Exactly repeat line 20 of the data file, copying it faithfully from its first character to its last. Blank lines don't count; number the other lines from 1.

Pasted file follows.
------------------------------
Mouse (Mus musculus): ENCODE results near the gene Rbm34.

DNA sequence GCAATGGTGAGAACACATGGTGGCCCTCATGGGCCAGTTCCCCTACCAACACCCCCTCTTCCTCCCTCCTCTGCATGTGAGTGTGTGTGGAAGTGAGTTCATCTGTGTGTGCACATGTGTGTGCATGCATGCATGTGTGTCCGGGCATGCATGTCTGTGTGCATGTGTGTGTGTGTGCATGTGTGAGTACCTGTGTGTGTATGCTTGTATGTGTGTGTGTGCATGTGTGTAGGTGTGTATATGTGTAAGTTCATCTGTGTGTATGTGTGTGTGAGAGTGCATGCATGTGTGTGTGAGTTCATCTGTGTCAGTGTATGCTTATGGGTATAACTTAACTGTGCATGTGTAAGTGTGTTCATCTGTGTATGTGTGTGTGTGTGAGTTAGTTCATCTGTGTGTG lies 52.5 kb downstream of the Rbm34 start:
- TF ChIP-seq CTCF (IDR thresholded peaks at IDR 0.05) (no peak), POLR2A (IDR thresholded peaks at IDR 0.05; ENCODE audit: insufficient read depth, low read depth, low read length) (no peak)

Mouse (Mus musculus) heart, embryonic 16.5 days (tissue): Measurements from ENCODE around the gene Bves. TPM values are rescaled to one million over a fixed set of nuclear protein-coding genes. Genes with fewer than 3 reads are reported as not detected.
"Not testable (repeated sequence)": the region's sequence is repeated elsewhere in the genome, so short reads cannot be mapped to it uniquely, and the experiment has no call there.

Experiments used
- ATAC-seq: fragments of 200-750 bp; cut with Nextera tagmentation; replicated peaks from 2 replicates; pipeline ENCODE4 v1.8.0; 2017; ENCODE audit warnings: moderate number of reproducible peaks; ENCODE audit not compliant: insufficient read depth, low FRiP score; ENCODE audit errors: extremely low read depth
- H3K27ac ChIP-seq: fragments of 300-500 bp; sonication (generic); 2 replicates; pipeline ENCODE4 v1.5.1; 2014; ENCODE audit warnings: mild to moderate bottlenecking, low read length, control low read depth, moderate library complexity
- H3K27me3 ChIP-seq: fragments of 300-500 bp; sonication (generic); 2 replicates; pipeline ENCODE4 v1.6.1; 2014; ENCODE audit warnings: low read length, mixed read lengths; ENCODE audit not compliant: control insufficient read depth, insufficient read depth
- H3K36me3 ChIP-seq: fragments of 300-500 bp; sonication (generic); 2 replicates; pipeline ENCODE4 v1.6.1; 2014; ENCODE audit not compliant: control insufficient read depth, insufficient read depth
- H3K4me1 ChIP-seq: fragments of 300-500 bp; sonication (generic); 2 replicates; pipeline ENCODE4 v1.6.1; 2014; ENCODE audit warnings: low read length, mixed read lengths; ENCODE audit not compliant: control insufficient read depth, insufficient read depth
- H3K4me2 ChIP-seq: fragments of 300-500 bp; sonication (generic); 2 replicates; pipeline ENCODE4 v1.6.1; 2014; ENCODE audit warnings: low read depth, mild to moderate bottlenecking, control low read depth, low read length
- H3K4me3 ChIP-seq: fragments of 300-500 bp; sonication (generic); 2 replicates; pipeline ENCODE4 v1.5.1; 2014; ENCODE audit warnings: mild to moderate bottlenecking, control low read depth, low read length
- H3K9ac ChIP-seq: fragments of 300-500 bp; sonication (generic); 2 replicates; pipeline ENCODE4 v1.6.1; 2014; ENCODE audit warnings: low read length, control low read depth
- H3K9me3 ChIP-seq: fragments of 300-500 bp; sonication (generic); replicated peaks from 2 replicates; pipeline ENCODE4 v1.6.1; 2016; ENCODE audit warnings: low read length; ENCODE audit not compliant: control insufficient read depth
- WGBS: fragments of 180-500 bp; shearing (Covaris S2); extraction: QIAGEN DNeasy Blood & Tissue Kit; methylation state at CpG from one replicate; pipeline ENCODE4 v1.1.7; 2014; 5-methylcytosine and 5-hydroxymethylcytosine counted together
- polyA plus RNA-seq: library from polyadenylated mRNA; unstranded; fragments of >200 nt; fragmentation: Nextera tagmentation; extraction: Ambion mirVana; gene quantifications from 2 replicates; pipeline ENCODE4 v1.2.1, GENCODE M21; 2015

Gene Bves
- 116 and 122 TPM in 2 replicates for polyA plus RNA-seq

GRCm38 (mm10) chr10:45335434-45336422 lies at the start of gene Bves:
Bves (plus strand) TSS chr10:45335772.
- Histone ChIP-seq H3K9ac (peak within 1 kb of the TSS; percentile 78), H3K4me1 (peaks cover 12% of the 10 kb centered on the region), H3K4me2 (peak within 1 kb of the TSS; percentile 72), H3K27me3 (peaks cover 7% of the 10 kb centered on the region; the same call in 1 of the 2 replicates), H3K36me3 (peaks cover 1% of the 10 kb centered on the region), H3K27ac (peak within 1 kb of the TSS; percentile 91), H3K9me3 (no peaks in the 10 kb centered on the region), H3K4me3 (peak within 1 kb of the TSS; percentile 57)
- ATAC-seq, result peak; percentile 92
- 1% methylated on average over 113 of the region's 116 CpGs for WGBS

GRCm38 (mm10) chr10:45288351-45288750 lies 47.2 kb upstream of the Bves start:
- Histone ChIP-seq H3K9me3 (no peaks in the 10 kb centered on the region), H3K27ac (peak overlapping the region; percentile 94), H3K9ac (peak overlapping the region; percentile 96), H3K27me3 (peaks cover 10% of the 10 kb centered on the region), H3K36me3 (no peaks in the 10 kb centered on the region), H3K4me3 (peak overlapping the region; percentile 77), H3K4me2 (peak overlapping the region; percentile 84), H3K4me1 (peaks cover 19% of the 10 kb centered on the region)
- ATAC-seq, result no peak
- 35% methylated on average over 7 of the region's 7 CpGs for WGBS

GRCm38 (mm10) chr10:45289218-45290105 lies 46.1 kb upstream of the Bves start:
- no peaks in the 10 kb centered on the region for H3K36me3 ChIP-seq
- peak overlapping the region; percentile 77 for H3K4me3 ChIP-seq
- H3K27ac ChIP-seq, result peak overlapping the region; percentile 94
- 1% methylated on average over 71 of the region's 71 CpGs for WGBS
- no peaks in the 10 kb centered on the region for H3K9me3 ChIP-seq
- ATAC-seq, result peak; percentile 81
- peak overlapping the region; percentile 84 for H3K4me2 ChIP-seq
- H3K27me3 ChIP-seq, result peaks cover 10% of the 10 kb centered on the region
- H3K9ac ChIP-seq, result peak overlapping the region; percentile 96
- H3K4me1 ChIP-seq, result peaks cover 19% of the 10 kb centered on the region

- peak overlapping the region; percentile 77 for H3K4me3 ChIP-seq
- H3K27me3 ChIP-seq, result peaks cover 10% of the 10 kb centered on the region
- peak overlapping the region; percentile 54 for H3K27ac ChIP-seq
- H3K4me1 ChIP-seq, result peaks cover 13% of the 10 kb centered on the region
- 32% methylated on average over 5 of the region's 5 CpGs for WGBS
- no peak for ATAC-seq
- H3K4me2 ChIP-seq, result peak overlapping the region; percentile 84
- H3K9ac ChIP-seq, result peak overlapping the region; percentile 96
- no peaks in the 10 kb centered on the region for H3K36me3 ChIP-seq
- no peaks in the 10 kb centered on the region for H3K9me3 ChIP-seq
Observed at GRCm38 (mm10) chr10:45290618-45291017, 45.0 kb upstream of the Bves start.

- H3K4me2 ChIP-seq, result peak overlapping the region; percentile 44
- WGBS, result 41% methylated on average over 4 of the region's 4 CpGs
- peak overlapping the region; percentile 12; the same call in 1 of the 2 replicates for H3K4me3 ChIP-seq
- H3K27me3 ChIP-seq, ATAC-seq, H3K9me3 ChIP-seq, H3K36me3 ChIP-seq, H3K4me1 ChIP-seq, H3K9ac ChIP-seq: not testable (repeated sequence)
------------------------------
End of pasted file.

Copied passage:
GRCm38 (mm10) chr10:45335434-45336422 lies at the start of gene Bves: